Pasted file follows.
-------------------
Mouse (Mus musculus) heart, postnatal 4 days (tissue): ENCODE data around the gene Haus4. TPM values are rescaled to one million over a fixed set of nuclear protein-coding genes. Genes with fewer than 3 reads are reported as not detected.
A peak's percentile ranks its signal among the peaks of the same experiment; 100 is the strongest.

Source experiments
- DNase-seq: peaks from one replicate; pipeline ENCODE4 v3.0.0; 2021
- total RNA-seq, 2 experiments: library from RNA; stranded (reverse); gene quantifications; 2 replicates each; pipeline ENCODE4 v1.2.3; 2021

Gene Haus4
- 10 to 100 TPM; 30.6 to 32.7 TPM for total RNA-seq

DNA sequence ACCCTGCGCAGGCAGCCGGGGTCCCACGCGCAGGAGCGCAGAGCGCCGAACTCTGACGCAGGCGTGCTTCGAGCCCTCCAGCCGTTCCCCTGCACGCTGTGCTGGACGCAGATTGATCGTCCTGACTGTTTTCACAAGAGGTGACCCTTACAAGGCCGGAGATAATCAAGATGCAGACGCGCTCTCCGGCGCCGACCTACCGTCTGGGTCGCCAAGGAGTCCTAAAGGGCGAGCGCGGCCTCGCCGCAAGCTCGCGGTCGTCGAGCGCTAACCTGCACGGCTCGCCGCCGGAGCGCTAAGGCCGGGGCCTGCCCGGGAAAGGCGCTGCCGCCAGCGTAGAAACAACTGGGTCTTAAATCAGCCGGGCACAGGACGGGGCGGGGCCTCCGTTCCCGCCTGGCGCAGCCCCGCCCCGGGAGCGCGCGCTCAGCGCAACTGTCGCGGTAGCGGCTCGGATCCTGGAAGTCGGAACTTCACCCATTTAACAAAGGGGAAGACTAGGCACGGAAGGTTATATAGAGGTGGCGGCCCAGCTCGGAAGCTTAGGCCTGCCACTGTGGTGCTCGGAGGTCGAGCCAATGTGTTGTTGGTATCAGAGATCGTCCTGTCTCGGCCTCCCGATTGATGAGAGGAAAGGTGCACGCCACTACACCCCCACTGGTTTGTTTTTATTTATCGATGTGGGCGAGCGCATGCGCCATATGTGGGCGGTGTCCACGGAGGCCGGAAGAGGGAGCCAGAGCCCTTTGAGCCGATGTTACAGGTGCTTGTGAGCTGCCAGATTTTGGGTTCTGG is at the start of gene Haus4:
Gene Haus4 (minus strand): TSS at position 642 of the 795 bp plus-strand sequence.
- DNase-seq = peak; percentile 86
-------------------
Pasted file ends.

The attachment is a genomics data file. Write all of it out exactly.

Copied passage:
Mouse (Mus musculus) heart, postnatal 4 days (tissue): ENCODE data around the gene Haus4. TPM values are rescaled to one million over a fixed set of nuclear protein-coding genes. Genes with fewer than 3 reads are reported as not detected.
A peak's percentile ranks its signal among the peaks of the same experiment; 100 is the strongest.

Source experiments
- DNase-seq: peaks from one replicate; pipeline ENCODE4 v3.0.0; 2021
- total RNA-seq, 2 experiments: library from RNA; stranded (reverse); gene quantifications; 2 replicates each; pipeline ENCODE4 v1.2.3; 2021

Gene Haus4
- 10 to 100 TPM; 30.6 to 32.7 TPM for total RNA-seq

DNA sequence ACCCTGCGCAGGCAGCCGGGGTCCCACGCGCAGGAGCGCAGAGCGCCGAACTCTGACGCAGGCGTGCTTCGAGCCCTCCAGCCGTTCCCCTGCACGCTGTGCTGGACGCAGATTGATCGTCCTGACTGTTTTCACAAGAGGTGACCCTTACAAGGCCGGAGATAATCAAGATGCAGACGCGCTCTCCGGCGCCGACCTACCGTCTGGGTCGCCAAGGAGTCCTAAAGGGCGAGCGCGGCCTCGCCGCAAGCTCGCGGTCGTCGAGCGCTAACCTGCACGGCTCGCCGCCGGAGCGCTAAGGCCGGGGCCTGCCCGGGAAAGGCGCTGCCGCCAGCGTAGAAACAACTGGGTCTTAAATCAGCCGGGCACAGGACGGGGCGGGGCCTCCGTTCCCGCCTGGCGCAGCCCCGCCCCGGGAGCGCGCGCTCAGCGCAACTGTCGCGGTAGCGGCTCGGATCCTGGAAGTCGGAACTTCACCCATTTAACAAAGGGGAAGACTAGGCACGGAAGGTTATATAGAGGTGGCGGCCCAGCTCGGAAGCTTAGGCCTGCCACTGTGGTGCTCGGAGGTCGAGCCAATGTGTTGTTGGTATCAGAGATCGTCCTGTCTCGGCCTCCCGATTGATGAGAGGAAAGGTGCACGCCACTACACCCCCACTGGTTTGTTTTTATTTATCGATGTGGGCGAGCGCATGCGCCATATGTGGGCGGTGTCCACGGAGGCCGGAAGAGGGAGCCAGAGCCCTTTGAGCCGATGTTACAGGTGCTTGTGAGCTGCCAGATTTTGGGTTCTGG is at the start of gene Haus4:
Gene Haus4 (minus strand): TSS at position 642 of the 795 bp plus-strand sequence.
- DNase-seq = peak; percentile 86